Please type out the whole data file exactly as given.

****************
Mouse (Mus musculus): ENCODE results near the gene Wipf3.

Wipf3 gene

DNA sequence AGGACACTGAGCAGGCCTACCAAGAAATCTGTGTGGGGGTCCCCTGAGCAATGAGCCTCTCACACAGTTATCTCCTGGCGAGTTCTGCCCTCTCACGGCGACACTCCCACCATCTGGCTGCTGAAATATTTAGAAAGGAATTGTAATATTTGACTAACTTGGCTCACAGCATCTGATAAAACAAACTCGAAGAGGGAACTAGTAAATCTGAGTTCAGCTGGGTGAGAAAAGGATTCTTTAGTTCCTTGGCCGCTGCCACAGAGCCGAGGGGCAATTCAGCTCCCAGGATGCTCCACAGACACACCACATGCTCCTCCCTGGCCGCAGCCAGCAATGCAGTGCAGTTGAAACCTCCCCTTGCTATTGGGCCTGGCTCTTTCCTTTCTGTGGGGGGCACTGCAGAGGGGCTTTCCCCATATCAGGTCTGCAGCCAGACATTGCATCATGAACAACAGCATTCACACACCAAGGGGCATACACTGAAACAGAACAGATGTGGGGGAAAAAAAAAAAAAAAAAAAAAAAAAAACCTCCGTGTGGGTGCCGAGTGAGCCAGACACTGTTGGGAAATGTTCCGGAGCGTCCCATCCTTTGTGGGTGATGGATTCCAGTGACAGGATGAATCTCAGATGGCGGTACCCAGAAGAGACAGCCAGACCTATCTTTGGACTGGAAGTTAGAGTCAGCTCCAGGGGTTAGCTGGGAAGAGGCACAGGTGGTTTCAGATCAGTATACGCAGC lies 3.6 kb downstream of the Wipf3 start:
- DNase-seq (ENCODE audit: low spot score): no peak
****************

Mouse (Mus musculus): ENCODE results near the gene Wipf3.

Wipf3 gene

DNA sequence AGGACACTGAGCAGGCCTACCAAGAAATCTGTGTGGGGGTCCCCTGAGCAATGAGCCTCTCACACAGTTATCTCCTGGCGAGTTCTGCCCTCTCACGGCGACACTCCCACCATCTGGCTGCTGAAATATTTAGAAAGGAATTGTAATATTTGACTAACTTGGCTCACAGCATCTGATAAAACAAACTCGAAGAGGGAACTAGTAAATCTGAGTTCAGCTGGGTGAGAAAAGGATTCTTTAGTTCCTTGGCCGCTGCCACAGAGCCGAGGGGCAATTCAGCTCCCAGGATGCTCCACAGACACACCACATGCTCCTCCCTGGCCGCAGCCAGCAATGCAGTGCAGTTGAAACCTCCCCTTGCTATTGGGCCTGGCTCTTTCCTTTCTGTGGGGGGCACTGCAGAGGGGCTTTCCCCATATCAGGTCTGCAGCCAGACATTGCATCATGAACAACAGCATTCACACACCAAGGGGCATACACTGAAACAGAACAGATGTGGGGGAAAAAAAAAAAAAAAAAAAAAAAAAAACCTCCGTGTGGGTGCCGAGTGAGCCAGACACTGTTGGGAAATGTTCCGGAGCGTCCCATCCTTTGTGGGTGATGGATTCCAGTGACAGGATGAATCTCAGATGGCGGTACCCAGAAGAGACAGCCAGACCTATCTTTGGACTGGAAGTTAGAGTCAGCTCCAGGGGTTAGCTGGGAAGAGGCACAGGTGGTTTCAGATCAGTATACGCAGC lies 3.6 kb downstream of the Wipf3 start:
- DNase-seq (ENCODE audit: low spot score): no peak